Bone Marrow Abnormalities of Foot and Ankle: STIR versus T1-Weighted Contrast

Marius R. Schmid, MD ; Juerg Hodler ; Patrick Vienne ; Christoph A. Binkert ; Marco Zanetti

1 From the Departments of Radiology (M.R.S., J.H., C.A.B., M.Z.) and Orthopedic Surgery (P.V.), Orthopedic University Hospital Balgrist, Forchstrasse 340, 8008 Zurich, Switzerland. From the 2000 RSNA scientific assembly. Received July 23, 2001; revision requested September 12; revision received November 15; accepted January 9, 2002.

PURPOSE: To compare short inversion time inversion-recovery (STIR) and T1-weighted contrast material–enhanced fat-suppressed spin-echo magnetic resonance (MR) sequences for depiction of bone marrow abnormalities of the foot and ankle.

MATERIALS AND METHODS: Fifty-one consecutive patients with bone marrow abnormalities depicted on turbo STIR images were examined with additional T1-weighted contrast-enhanced (0.1 mmol/kg gadopentetate dimeglumine) MR imaging with fat suppression. Volume and signal difference–to-noise ratio (SDNR) were measured. An additional qualitative analysis was performed by two experienced musculoskeletal radiologists to correlate the presence or absence of ill-defined edema-like zones, well-defined zones, and cystlike zones. Diagnoses determined with MR findings with each sequence were compared with the results of a review panel. Correlation coefficients (r2) and paired t tests were calculated for all measurements. Agreement percentages and κ values were calculated for inter- and intraobserver reproducibility.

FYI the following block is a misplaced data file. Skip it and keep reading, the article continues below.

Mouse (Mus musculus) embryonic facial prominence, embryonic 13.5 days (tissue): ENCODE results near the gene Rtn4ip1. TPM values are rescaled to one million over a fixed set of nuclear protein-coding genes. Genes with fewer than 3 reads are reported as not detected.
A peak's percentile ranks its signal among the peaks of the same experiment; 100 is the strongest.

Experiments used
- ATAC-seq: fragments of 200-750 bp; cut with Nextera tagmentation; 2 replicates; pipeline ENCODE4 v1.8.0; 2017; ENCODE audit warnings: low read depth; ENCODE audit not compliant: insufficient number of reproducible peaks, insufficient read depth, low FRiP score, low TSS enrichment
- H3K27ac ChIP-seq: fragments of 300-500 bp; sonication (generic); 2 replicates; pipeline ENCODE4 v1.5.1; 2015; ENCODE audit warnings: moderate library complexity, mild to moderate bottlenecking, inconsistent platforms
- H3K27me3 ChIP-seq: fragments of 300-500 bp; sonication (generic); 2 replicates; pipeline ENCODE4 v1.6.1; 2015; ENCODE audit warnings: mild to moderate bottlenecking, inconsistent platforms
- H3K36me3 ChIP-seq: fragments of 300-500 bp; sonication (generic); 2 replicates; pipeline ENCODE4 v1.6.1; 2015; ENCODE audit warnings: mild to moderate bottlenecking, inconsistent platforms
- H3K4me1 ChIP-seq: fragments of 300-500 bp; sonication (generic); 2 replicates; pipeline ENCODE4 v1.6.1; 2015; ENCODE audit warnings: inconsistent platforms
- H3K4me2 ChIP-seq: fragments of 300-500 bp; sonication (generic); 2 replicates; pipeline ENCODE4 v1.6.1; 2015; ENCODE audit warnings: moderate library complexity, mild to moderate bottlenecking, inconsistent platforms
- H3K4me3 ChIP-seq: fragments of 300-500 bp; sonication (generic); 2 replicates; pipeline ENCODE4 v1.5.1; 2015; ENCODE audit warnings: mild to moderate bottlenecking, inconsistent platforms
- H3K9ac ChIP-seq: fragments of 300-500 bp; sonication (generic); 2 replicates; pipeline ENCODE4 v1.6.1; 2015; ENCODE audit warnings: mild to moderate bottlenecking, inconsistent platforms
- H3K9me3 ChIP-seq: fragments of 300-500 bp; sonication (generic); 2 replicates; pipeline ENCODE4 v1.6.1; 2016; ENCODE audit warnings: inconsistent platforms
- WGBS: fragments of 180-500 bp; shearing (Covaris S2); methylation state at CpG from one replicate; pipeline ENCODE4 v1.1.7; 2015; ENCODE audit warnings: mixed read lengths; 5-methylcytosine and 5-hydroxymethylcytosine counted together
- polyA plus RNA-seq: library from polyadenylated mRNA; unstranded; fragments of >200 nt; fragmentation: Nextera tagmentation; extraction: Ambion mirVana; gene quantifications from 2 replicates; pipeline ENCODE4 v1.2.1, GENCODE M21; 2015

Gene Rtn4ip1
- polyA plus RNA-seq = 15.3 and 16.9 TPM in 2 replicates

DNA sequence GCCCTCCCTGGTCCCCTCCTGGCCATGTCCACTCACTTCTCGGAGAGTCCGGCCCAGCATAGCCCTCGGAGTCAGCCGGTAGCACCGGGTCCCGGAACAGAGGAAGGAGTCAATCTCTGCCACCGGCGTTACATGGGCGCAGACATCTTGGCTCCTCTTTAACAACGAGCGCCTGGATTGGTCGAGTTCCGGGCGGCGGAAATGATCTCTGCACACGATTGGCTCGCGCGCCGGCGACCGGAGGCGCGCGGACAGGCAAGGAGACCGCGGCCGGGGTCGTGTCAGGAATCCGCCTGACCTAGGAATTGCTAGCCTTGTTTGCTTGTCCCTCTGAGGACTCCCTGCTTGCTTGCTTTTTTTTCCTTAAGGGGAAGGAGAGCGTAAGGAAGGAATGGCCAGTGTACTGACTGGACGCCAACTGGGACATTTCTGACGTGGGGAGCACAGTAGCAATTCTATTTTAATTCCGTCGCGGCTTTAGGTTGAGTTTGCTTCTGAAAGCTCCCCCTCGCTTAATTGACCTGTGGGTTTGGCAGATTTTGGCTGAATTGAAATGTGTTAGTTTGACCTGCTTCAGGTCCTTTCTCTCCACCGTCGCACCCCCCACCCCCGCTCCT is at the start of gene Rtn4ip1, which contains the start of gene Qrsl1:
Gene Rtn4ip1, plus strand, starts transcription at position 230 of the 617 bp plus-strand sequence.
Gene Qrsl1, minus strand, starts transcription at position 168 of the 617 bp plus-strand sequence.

RESULTS: Regarding volume of bone marrow abnormalities, a high correlation (r2 = 0.98) of both sequences was found. SDNR was substantially higher on T1-weighted contrast-enhanced images than on STIR images (mean, 125.9 vs 95.4; P < .001). The qualitative analysis demonstrated identical imaging patterns with both sequences in 96% (79 of 82, κ = 0.38) of ill-defined zones, in 88% (72 of 82, κ = 0.76) of well-defined zones, and in 98% (80 of 82, κ = 0.84) of cystlike zones. Interobserver reproducibility of the three imaging patterns was similar for both sequences. The κ values for these three zones with STIR sequence were 0.55, 0.68, and 0.69, and those for the T1-weighted contrast-enhanced MR sequence were 0.49, 0.73, and 0.58, respectively. Diagnoses determined with MR findings were equal with both sequences in 94% (80 of 85) of involved bones.

CONCLUSION: STIR images and T1-weighted contrast-enhanced fat-suppressed MR images demonstrate almost identical imaging patterns, and diagnoses determined with these findings show little difference.